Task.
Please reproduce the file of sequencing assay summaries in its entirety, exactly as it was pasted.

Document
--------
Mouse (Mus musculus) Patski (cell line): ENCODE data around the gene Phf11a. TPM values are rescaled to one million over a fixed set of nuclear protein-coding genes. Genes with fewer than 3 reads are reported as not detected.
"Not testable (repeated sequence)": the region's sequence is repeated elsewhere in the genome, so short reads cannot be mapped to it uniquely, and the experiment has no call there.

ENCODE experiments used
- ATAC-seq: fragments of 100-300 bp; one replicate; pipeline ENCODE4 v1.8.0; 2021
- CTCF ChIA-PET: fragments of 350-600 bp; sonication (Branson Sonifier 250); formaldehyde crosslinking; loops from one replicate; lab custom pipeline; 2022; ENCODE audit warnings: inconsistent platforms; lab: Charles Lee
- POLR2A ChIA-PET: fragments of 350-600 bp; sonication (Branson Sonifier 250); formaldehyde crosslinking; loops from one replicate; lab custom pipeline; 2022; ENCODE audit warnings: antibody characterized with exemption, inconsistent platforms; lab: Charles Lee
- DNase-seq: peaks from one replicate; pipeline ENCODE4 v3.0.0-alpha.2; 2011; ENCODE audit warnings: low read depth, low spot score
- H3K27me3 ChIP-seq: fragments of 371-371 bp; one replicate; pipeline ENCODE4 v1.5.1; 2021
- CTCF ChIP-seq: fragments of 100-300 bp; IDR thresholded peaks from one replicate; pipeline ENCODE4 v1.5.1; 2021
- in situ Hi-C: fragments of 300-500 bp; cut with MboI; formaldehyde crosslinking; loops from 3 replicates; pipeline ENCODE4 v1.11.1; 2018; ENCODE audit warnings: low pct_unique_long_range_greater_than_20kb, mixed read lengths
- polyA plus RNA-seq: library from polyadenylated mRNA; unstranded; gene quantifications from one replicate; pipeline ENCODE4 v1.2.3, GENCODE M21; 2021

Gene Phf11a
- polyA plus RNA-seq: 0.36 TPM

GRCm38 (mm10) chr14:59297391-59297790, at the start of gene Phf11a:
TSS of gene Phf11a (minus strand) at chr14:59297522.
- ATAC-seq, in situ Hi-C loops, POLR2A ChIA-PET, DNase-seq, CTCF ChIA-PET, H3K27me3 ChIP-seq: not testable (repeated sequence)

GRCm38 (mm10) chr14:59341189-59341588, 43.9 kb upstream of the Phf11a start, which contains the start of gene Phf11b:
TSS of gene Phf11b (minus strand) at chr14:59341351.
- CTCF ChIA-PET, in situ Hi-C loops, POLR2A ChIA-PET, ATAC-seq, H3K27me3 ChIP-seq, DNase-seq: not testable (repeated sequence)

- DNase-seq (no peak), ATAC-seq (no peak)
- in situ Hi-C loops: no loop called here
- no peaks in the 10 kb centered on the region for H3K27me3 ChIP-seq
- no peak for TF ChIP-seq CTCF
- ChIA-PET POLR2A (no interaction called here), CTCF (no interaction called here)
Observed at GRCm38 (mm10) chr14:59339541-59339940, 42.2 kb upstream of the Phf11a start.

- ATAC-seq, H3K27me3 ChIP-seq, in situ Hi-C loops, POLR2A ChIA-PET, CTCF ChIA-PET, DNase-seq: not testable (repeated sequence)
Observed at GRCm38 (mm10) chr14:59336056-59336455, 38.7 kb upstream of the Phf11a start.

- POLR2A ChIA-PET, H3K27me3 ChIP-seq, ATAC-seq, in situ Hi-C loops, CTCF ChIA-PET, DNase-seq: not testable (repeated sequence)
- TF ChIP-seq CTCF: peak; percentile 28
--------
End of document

Mouse (Mus musculus) Patski (cell line): ENCODE data around the gene Phf11a. TPM values are rescaled to one million over a fixed set of nuclear protein-coding genes. Genes with fewer than 3 reads are reported as not detected.
"Not testable (repeated sequence)": the region's sequence is repeated elsewhere in the genome, so short reads cannot be mapped to it uniquely, and the experiment has no call there.

ENCODE experiments used
- ATAC-seq: fragments of 100-300 bp; one replicate; pipeline ENCODE4 v1.8.0; 2021
- CTCF ChIA-PET: fragments of 350-600 bp; sonication (Branson Sonifier 250); formaldehyde crosslinking; loops from one replicate; lab custom pipeline; 2022; ENCODE audit warnings: inconsistent platforms; lab: Charles Lee
- POLR2A ChIA-PET: fragments of 350-600 bp; sonication (Branson Sonifier 250); formaldehyde crosslinking; loops from one replicate; lab custom pipeline; 2022; ENCODE audit warnings: antibody characterized with exemption, inconsistent platforms; lab: Charles Lee
- DNase-seq: peaks from one replicate; pipeline ENCODE4 v3.0.0-alpha.2; 2011; ENCODE audit warnings: low read depth, low spot score
- H3K27me3 ChIP-seq: fragments of 371-371 bp; one replicate; pipeline ENCODE4 v1.5.1; 2021
- CTCF ChIP-seq: fragments of 100-300 bp; IDR thresholded peaks from one replicate; pipeline ENCODE4 v1.5.1; 2021
- in situ Hi-C: fragments of 300-500 bp; cut with MboI; formaldehyde crosslinking; loops from 3 replicates; pipeline ENCODE4 v1.11.1; 2018; ENCODE audit warnings: low pct_unique_long_range_greater_than_20kb, mixed read lengths
- polyA plus RNA-seq: library from polyadenylated mRNA; unstranded; gene quantifications from one replicate; pipeline ENCODE4 v1.2.3, GENCODE M21; 2021

Gene Phf11a
- polyA plus RNA-seq: 0.36 TPM

GRCm38 (mm10) chr14:59297391-59297790, at the start of gene Phf11a:
TSS of gene Phf11a (minus strand) at chr14:59297522.
- ATAC-seq, in situ Hi-C loops, POLR2A ChIA-PET, DNase-seq, CTCF ChIA-PET, H3K27me3 ChIP-seq: not testable (repeated sequence)

GRCm38 (mm10) chr14:59341189-59341588, 43.9 kb upstream of the Phf11a start, which contains the start of gene Phf11b:
TSS of gene Phf11b (minus strand) at chr14:59341351.
- CTCF ChIA-PET, in situ Hi-C loops, POLR2A ChIA-PET, ATAC-seq, H3K27me3 ChIP-seq, DNase-seq: not testable (repeated sequence)

- DNase-seq (no peak), ATAC-seq (no peak)
- in situ Hi-C loops: no loop called here
- no peaks in the 10 kb centered on the region for H3K27me3 ChIP-seq
- no peak for TF ChIP-seq CTCF
- ChIA-PET POLR2A (no interaction called here), CTCF (no interaction called here)
Observed at GRCm38 (mm10) chr14:59339541-59339940, 42.2 kb upstream of the Phf11a start.

- ATAC-seq, H3K27me3 ChIP-seq, in situ Hi-C loops, POLR2A ChIA-PET, CTCF ChIA-PET, DNase-seq: not testable (repeated sequence)
Observed at GRCm38 (mm10) chr14:59336056-59336455, 38.7 kb upstream of the Phf11a start.

- POLR2A ChIA-PET, H3K27me3 ChIP-seq, ATAC-seq, in situ Hi-C loops, CTCF ChIA-PET, DNase-seq: not testable (repeated sequence)
- TF ChIP-seq CTCF: peak; percentile 28